The Swapper should not be described in the videogame-related terms of claymation, bits, or pixels, but of simple, unparalleled beauty. To think that a game of this size and magnitude was created using handcrafted parts, then scanned into the game as pieces of a canvas, reminds us that videogames are not only a form of entertainment, but also a form of art. With the incorporation of the various light sources affecting the cloning mechanics, this game looks nothing short of magnificent and shows that you do not need an office building full of developers in order to create something beautiful.
The sound effects and music reflect the desolation of the Theseus. Much of the music is subtle, quiet, hollow, and the sound effects (ranging from footsteps, clone-platoon footsteps, machinery, and the clone-gun), resonate throughout the derelict station. We haven't encountered a space station so awe-inspiring simply due to its atmosphere and tone since we first fought Necromorphs on the Ishimura in the first Dead Space title (or perhaps the 2001 and Alien films). The music and sound reflect the solitude which envelopes you that no amount of clones could try and lessen.
What furthers The Swapper into the realm of greatness is not just its ingenuity, graphics, atmosphere, controls, superb ambient sound effects, or its gameplay, but its story. Players are presented with bits and pieces of the story by means of the various digital logs scattered throughout the Theseus station. Hinted at are the horrible outcomes of what happened to the previous inhabitants, and even more shocking are the adverse effects of using the Swapper gun. After the painful-looking deaths of what seem to be thousands of clones by the end of the game, players may start to question, "What effect does this really have on my character?" The inner-thoughts of the protagonist not only hint at it, but reflect a deterioration of one's memory and mental sanity, which is described as one of the negative effects of constantly cloning and swapping.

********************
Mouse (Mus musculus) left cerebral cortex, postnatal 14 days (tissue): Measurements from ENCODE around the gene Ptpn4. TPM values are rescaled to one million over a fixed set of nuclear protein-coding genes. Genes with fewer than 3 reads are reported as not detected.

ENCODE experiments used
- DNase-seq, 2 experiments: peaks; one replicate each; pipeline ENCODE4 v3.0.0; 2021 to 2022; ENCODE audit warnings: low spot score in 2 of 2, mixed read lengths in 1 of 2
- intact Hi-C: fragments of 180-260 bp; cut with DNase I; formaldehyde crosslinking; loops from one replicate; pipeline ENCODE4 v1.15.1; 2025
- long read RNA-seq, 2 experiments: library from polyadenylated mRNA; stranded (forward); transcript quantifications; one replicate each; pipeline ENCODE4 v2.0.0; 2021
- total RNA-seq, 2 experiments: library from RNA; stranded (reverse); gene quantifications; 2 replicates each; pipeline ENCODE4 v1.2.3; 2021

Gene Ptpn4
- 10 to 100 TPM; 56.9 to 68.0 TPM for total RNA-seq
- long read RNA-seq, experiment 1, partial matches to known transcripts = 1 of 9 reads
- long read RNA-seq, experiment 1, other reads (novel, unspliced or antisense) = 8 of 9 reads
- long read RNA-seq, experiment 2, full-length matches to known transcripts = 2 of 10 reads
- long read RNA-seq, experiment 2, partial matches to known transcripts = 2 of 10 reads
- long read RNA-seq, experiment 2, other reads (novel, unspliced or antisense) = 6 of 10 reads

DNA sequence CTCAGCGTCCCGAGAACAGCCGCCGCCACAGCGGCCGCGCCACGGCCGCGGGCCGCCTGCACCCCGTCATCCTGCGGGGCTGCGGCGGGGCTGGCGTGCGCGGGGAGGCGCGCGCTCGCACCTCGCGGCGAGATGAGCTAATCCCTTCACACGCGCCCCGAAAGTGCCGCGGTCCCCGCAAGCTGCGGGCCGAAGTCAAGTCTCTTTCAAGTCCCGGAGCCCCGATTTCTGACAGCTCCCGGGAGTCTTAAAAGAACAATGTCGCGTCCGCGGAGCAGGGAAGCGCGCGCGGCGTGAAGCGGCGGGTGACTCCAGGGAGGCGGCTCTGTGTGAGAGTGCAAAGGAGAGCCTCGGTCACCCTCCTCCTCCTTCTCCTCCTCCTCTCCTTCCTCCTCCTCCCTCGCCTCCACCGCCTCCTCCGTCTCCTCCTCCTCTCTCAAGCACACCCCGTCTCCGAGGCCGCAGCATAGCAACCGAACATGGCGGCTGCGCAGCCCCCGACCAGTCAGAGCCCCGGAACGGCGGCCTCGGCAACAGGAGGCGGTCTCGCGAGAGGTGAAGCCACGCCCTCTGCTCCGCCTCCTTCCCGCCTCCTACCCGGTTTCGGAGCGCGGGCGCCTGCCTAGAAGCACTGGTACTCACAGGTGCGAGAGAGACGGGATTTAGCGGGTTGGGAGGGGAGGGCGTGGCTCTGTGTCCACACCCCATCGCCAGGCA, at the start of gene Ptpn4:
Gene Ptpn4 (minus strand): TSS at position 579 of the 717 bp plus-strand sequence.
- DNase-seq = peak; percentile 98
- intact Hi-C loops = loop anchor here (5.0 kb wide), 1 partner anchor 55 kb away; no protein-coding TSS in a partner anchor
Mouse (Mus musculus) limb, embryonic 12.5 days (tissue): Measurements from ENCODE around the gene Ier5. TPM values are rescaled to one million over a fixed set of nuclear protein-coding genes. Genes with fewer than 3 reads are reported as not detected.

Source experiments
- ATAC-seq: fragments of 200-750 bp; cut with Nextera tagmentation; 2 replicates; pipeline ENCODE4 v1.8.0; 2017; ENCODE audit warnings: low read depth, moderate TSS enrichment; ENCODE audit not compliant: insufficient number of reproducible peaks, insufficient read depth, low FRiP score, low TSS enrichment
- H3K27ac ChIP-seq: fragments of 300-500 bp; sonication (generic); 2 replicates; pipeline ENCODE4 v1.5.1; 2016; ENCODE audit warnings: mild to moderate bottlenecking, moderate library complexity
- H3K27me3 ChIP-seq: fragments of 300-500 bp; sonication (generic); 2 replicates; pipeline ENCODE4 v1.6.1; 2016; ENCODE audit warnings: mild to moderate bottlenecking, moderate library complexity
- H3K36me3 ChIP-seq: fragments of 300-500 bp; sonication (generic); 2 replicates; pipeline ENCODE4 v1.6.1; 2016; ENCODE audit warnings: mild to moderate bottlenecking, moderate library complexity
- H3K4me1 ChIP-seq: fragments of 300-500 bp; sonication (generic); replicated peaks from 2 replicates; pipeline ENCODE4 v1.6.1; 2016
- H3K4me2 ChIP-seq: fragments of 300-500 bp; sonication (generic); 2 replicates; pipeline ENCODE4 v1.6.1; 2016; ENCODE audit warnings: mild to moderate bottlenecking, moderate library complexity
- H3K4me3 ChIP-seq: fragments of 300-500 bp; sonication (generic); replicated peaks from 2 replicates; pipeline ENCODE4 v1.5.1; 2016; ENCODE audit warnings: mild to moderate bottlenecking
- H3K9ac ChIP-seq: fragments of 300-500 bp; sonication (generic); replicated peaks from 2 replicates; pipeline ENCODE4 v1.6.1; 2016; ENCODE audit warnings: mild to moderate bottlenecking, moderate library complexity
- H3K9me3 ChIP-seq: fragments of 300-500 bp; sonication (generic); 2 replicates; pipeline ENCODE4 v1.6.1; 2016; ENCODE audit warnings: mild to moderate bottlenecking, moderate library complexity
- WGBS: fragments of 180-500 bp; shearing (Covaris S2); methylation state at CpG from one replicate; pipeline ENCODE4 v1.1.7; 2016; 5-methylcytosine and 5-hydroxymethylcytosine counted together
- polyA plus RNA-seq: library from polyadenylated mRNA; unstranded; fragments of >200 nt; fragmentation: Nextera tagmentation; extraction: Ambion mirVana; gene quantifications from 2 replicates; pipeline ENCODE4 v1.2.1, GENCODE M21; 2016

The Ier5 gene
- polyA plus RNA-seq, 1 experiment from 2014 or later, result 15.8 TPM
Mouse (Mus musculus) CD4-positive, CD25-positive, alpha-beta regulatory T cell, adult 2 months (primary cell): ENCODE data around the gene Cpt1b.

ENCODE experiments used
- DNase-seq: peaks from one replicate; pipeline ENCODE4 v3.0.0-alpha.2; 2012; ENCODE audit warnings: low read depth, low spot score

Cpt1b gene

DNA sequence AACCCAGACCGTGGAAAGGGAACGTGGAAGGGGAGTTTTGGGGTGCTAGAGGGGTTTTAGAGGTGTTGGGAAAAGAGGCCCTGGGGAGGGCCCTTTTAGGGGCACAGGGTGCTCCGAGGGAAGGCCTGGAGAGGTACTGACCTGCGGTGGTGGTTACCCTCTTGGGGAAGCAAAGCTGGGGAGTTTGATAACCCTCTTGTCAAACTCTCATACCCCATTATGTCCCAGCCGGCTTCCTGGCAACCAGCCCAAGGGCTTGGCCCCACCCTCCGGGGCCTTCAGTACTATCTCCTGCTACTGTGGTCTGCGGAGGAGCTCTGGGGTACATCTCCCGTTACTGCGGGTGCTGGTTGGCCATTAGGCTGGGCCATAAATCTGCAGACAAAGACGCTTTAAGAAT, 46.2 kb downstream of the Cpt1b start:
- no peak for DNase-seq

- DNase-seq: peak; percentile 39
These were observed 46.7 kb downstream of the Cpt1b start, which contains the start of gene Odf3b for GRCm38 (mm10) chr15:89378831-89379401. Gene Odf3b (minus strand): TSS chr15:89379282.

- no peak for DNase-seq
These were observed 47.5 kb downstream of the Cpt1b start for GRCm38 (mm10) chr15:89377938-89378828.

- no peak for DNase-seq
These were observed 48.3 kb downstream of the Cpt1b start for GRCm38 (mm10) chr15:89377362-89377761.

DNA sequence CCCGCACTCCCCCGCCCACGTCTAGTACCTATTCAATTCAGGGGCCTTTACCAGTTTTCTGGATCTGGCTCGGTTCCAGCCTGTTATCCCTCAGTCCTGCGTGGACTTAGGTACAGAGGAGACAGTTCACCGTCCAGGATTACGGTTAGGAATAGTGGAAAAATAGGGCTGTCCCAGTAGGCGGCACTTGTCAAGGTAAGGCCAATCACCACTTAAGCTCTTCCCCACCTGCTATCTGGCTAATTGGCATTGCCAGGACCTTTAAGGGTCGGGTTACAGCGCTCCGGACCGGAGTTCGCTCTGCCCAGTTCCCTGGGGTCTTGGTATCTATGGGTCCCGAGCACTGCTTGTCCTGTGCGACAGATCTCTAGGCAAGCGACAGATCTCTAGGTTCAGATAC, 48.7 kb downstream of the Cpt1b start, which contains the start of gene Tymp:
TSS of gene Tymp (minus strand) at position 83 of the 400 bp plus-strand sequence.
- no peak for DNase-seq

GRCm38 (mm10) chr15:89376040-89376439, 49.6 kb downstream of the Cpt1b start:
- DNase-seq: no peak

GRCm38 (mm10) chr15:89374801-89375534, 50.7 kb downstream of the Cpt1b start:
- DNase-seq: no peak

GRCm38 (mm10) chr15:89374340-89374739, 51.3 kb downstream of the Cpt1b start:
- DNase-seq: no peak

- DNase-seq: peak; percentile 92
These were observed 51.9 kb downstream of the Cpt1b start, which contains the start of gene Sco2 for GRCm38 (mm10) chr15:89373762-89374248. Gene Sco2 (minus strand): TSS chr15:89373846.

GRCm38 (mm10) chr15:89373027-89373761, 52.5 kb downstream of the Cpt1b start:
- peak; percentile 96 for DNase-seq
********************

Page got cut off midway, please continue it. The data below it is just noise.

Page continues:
The pacing in The Swapper greatly fortifies its fun-factor: as you explore more parts of the Theseus, the game throws a monkey wrench into the tried-and-true ways of progression. The anti-gravity plates and zero-gravity sections of the game are, again, reminiscent of Dead Space, but also innovative in how they completely change the game's rather simple, but efficient, controls. There is one section where you must shoot your mind-swap gun dozens of times in order to use its inertia to navigate a zero-g area of the Theseus. Throughout this area, there are multiple dead crew members floating around. If you were to hit one of these corpses with the mind-swap gun, you would die; but you have to constantly fire the mind-swap gun in order to navigate it. The result is a constantly-rotating, tense and chaotic experience.
The finale reflects the ethics in using clones as stepping stones and is the fine-line in a paragon vs. renegade debate in what you have done throughout the game. Combined with the random messages sent to your character and the thoughts that randomly flash throughout the game, you will question what has happened to your soul after cloning yourself. While staying spoiler-free, we will simply say that it should be experienced, and not described. Would you stay and die? Or would you swap?
The final act of the game taunts us with philosophical questions, and since it is appropriate, we will remind you of it before you start playing this extravagant, uncanny experience. "What is dying? A disconnection? The absence of knowledge? What is it for? To avoid something worse? For a short time, at least." The only thing that holds this game back from a perfect score is its relatively short length, which oddly reflects the lifespan of The Swapper's clones.
This review is based on a retail copy of The Swapper for PC.